Chair Force Engineer

Sunday, September 28, 2008

One small launch for a rocket, one giant leap for newspace

My hat goes off to SpaceX for successfully achieving orbit on the fourth launch of Falcon I. I'm sure a lot of observers of this industry, and a lot of space enthusiasts feel the same way. It's been a rocky road to get to this point, and the road will be even bumpier from here out. But with that being said, this is a brief moment for SpaceX to bask in the glory of achieving orbit with a privately-developed vehicle.

The only concern I have from watching the launch video feed is all of the debris that seemed to hang around the second stage nozzle. With that being said, I thought that separation was much cleaner than on the previous flights.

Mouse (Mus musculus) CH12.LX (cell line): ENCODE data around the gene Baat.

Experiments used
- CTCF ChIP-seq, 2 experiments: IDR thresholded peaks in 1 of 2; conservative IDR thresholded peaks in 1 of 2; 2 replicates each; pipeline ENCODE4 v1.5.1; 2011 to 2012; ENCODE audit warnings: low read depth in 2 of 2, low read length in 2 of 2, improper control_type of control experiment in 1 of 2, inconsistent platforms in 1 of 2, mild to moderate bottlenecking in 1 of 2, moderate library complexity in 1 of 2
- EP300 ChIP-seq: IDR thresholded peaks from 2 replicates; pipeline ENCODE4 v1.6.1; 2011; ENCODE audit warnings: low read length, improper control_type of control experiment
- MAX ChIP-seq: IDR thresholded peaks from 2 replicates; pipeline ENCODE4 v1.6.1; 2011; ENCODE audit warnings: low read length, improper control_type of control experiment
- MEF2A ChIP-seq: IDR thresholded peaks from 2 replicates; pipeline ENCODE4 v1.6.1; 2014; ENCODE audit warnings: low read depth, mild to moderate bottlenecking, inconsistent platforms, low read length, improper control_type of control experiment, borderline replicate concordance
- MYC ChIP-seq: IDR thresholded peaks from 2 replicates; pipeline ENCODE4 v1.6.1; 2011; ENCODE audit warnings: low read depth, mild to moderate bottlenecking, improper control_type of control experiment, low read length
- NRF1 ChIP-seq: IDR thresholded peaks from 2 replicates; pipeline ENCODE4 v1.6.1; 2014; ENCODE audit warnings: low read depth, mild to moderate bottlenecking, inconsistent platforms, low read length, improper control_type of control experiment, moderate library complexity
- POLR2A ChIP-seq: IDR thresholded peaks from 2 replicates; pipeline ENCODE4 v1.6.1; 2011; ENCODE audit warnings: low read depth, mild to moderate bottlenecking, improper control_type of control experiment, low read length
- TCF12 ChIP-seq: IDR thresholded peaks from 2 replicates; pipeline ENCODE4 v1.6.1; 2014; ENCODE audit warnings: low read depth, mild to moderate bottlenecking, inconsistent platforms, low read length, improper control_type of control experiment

While Falcon I has found success, Falcon IX will be a much tougher challenge. With nine Merlin engines on the first stage and a single Merlin on stage 2, it's a much more complex vehicle than Falcon I and its pairing of one Merlin with one Kestrel.

Another factor worth considering is the long-term profitability of SpaceX. The Pegasus launcher is case-in-point. Also developed with private funds, the Pegasus program was launched with claims of low cost per each kilogram of payload to orbit. Due to a lack of missions and a low launch rate, Pegasus prices skyrocketed beyond what was initially projected. SpaceX hopes that Falcon IX will have a high flight rate thanks to COTS and space tourism missions. But if these goals aren't met, Falcon IX will turn into little more than another fairly-expensive EELV-class rocket like Delta or Atlas.

With all that being said, today is a very encouraging day. The accomplishments of SpaceX leading up to today's launch may be more important than the other government-funded space stunts of this past week, at least in terms of advancing humanity's permanent presence in space.

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